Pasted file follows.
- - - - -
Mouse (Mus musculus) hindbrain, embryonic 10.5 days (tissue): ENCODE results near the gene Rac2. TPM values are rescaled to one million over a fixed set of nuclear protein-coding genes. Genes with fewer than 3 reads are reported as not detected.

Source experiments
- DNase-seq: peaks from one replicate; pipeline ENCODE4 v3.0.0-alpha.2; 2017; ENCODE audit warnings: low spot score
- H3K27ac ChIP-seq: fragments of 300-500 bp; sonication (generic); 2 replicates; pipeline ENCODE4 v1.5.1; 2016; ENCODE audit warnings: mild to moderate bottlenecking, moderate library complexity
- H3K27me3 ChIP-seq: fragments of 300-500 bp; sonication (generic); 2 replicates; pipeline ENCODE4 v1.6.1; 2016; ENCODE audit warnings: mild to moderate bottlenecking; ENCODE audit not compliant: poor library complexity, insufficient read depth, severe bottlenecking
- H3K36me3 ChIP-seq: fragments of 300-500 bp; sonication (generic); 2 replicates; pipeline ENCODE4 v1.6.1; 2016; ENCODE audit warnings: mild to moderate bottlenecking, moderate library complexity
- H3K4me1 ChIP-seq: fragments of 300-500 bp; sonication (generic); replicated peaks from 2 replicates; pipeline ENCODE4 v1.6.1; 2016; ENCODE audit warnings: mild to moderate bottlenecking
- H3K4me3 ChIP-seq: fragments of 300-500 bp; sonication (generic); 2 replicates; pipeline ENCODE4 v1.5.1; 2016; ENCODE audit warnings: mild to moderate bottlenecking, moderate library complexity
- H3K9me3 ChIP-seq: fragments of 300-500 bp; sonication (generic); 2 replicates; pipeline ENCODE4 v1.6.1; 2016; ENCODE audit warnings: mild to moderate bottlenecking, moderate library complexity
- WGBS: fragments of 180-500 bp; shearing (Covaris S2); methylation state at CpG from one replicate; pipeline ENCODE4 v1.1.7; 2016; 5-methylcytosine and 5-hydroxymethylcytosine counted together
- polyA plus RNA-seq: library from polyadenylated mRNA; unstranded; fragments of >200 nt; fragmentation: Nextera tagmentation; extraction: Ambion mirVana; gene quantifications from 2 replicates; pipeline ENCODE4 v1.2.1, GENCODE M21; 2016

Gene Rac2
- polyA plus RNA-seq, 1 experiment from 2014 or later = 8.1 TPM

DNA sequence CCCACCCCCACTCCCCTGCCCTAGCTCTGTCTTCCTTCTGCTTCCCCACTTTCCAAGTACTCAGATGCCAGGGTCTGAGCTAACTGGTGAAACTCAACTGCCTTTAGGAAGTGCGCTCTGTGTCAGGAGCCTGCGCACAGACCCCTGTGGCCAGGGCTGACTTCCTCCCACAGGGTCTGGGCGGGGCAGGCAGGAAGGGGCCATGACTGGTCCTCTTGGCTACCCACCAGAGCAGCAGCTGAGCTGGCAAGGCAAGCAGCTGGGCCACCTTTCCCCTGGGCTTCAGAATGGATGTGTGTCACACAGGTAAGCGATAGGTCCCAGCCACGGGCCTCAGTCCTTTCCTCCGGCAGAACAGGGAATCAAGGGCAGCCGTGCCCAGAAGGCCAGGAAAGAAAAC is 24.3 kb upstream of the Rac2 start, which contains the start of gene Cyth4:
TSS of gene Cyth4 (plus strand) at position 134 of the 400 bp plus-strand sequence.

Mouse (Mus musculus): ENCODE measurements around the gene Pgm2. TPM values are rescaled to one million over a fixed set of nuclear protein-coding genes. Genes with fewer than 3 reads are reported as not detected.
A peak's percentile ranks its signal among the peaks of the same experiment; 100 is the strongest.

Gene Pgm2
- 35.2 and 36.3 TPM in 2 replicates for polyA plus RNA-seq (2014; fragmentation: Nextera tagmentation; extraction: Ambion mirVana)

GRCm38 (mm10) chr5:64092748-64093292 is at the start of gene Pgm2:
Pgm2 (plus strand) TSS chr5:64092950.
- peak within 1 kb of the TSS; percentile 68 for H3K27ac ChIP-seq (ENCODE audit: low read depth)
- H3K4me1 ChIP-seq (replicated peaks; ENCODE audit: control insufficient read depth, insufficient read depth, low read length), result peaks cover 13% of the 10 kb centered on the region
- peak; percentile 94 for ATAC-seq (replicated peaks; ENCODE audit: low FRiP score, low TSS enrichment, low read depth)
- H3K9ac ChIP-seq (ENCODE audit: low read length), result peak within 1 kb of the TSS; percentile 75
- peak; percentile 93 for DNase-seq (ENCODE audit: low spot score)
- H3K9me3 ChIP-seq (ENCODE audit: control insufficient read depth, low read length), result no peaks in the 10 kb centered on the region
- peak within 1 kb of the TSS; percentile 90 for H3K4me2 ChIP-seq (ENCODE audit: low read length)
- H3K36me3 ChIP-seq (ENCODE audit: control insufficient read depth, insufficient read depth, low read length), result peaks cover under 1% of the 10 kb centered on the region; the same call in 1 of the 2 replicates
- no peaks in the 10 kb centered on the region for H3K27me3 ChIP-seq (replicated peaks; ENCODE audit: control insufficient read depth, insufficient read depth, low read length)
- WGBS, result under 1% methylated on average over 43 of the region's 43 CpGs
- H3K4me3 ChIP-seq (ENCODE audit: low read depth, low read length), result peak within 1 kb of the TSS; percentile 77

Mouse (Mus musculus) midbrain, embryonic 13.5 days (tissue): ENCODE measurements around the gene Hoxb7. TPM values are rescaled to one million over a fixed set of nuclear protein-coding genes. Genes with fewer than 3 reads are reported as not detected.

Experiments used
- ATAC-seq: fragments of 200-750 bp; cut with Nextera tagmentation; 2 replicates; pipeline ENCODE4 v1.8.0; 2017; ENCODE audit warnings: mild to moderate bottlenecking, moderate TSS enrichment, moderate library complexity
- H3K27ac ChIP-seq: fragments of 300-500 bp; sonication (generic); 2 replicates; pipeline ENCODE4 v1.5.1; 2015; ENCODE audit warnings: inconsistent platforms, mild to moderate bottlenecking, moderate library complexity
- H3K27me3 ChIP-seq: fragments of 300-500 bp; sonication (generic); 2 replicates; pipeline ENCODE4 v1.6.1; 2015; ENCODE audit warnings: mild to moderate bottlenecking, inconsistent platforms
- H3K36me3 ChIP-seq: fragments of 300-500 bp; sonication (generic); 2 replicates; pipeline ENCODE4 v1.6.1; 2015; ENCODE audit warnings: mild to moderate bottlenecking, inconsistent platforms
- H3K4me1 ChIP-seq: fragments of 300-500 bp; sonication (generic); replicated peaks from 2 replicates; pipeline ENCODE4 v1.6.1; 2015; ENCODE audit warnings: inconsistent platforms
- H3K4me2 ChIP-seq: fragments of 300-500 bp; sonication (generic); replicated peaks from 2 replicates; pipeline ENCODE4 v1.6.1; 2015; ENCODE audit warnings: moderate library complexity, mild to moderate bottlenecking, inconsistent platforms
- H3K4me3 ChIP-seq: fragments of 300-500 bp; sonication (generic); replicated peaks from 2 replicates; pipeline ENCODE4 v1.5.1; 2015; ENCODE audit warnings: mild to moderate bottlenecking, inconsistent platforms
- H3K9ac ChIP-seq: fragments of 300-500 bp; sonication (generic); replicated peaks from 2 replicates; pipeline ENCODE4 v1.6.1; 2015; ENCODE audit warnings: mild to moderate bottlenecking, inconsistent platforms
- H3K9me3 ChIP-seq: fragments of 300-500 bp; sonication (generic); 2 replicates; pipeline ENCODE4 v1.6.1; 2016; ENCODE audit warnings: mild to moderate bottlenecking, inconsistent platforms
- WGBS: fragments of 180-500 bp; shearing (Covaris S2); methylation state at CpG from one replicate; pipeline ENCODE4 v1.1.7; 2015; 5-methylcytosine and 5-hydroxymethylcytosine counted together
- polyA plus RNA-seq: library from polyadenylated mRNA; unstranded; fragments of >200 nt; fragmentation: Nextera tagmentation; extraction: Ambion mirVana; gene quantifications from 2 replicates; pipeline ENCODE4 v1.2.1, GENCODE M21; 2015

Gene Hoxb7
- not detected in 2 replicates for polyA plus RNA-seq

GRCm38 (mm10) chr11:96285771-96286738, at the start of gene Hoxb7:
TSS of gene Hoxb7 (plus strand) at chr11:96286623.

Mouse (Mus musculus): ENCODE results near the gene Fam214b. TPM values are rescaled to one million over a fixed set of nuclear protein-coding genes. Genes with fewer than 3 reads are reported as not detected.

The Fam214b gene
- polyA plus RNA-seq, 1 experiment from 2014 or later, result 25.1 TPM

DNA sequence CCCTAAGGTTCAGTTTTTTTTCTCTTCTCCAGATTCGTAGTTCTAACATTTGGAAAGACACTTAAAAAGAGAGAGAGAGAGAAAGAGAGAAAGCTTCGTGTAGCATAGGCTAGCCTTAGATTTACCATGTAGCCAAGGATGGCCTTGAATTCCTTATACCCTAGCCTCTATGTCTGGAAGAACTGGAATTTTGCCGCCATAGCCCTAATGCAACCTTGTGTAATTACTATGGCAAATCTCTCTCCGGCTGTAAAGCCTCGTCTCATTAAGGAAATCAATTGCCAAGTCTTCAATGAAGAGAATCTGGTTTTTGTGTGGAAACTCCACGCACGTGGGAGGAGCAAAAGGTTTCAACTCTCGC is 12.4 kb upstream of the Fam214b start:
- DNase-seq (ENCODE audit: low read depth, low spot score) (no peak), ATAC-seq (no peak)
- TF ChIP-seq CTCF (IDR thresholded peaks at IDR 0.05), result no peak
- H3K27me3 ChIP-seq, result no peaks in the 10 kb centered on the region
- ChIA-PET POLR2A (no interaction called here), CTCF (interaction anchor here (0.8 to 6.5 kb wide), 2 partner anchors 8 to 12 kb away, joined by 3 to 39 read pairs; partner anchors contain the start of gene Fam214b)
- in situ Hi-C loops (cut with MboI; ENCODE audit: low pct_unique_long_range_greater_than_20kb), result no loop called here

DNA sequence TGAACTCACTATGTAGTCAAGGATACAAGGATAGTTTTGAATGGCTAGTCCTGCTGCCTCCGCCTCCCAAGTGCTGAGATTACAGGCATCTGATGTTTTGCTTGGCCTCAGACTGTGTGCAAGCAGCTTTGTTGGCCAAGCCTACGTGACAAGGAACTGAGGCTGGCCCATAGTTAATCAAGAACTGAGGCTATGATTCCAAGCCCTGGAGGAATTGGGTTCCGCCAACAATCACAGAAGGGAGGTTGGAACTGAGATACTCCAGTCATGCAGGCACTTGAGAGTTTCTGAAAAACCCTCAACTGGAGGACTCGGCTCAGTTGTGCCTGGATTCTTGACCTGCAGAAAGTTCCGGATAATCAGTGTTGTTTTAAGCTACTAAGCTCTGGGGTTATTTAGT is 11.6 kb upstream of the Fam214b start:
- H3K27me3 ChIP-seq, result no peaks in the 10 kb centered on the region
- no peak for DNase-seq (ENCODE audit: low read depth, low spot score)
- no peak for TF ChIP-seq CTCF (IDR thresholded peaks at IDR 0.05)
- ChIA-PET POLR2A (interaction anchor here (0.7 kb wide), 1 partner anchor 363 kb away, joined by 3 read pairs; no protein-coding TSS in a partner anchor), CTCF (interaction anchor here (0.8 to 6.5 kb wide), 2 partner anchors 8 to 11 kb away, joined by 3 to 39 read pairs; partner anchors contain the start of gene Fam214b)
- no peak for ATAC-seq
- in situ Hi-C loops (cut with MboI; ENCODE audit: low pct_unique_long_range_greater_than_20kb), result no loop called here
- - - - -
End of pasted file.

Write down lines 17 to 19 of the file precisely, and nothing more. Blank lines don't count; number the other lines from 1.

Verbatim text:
A peak's percentile ranks its signal among the peaks of the same experiment; 100 is the strongest.

Gene Pgm2
- 35.2 and 36.3 TPM in 2 replicates for polyA plus RNA-seq (2014; fragmentation: Nextera tagmentation; extraction: Ambion mirVana)